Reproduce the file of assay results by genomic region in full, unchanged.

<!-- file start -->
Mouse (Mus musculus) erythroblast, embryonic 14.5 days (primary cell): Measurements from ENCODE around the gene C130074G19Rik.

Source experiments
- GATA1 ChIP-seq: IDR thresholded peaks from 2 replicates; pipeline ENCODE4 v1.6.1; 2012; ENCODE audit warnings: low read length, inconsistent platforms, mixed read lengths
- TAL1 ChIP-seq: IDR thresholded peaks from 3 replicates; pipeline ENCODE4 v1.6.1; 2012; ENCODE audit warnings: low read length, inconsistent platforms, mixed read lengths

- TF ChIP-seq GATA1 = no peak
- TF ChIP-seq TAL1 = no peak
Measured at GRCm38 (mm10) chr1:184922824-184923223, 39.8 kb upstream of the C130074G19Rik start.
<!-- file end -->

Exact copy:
Mouse (Mus musculus) erythroblast, embryonic 14.5 days (primary cell): Measurements from ENCODE around the gene C130074G19Rik.

Source experiments
- GATA1 ChIP-seq: IDR thresholded peaks from 2 replicates; pipeline ENCODE4 v1.6.1; 2012; ENCODE audit warnings: low read length, inconsistent platforms, mixed read lengths
- TAL1 ChIP-seq: IDR thresholded peaks from 3 replicates; pipeline ENCODE4 v1.6.1; 2012; ENCODE audit warnings: low read length, inconsistent platforms, mixed read lengths

- TF ChIP-seq GATA1 = no peak
- TF ChIP-seq TAL1 = no peak
Measured at GRCm38 (mm10) chr1:184922824-184923223, 39.8 kb upstream of the C130074G19Rik start.